For example, if an athlete lacks sagittal plane dorsiflexion, he or she will need compensatory motion in the frontal (eversion) and transverse (external rotation) planes during landing and running. Repetitive compensation in these planes leads to excessive pronation (eversion, external rotation, dorsiflexion). Repetitive pronation alters the length-tension relationship and changes joint arthrokinematics—the medial malleolus and distal tibia are forced into compressive contact with the medial talus.
This compensation would functionally lengthen the posterior tibialis, anterior tibialis, and medial gastrocnemius. Therefore, these muscles have to be “re-trained” to eccentrically control pronation (eversion, external rotation, and dorsiflexion) and isometrically control the talonavicular joint and talotibial joint to prevent abnormal joint arthrokinematics. The soleus is then forced to work too hard. This adaptively shortens the soleus, and a muscle that is shortened will also lack functional force production, force reduction, and stabilization. Therefore, the soleus needs to be re-trained in the proper ROM.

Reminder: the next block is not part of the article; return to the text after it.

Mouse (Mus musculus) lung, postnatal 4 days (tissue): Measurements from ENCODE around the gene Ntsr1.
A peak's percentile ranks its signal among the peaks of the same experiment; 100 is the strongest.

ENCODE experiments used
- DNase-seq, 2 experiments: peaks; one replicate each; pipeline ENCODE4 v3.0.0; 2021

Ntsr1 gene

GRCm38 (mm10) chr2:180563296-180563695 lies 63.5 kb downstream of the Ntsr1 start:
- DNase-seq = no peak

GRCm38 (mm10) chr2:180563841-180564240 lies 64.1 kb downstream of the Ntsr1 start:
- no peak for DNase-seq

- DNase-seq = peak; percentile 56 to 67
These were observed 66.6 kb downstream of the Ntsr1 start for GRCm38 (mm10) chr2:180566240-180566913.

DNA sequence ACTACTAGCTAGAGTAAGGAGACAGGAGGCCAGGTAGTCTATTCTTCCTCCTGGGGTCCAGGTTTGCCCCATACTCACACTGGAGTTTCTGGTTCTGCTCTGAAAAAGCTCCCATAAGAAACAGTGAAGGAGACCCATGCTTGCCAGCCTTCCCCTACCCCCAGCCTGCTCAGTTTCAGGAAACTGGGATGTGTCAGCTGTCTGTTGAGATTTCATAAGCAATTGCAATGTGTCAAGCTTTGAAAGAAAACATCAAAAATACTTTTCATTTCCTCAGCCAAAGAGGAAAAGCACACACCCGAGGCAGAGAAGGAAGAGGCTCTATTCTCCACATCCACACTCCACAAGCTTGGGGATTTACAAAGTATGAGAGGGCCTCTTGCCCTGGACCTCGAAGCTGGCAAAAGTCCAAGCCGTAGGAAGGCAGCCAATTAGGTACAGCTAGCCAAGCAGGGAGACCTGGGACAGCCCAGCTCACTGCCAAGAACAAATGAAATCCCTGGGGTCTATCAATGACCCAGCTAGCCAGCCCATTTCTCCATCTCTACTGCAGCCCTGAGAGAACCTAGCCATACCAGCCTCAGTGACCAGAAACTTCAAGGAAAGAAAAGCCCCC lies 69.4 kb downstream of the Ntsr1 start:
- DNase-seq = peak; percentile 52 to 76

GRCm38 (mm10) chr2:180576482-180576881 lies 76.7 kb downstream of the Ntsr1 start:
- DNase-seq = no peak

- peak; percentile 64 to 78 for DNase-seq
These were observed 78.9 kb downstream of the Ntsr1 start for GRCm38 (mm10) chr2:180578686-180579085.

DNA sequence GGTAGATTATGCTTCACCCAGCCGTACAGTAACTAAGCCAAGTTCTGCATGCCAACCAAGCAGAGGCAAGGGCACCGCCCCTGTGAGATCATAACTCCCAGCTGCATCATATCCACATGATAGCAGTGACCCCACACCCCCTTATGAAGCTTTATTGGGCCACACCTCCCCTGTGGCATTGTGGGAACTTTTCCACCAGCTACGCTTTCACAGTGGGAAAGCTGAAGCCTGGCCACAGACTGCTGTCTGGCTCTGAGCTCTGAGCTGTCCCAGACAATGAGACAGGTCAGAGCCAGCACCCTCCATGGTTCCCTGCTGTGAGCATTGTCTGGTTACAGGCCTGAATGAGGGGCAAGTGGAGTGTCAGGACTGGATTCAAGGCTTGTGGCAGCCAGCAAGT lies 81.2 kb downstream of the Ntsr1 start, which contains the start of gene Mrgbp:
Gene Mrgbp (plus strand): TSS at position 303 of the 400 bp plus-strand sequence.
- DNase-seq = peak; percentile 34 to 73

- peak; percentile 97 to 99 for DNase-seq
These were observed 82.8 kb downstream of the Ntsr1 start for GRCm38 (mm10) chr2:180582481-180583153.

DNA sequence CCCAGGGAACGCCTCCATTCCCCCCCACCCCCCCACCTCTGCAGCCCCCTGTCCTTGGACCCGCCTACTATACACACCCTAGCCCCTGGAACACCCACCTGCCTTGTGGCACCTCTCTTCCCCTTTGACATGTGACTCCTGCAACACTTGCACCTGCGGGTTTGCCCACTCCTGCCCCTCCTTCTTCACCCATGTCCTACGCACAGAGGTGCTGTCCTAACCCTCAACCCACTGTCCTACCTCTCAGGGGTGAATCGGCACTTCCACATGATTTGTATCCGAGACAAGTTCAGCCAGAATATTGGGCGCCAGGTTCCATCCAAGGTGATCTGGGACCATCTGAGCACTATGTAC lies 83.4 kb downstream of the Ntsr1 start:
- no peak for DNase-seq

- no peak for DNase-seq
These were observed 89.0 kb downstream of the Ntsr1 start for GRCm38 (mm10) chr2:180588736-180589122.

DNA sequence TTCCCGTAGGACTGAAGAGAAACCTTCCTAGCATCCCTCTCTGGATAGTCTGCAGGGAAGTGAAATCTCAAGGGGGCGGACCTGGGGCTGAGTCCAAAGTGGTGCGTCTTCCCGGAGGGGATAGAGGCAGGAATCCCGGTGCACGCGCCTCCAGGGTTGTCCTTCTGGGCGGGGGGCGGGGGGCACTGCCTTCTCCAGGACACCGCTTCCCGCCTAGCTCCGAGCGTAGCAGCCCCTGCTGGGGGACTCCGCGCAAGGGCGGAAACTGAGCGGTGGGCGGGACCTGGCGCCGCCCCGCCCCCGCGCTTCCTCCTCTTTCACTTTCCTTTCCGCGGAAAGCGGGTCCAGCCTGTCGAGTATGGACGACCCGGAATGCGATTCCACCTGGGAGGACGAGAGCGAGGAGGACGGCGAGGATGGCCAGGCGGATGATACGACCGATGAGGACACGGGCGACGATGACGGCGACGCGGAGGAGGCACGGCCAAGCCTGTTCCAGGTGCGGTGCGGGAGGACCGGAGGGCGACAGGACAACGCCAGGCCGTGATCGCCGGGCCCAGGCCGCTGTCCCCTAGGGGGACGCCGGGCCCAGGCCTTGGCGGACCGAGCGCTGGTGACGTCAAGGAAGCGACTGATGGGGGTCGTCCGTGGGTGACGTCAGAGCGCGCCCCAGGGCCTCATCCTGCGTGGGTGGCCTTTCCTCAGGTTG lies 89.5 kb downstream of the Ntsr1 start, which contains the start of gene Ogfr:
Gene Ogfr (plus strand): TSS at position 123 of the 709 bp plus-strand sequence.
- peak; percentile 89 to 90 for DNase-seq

Lack of ankle dorsiflexion causes the tibia to externally rotate and the femur to adduct and internally rotate. This leads to compensatory lengthening of the gluteus maximus and medius. Therefore, these muscles have to be re-trained to isometrically stabilize the sacroiliac and hip joints, as well as to eccentrically decelerate and control the femur during loading.
To meet our second goal, we assessed the structures connected via the kinetic chain. Knee mechanics and general leg strength were within normal limits. Examination at the lumbo-pelvic-hip complex revealed a decrease in internal rotation at the left hip and similar talocrual restrictions right to left.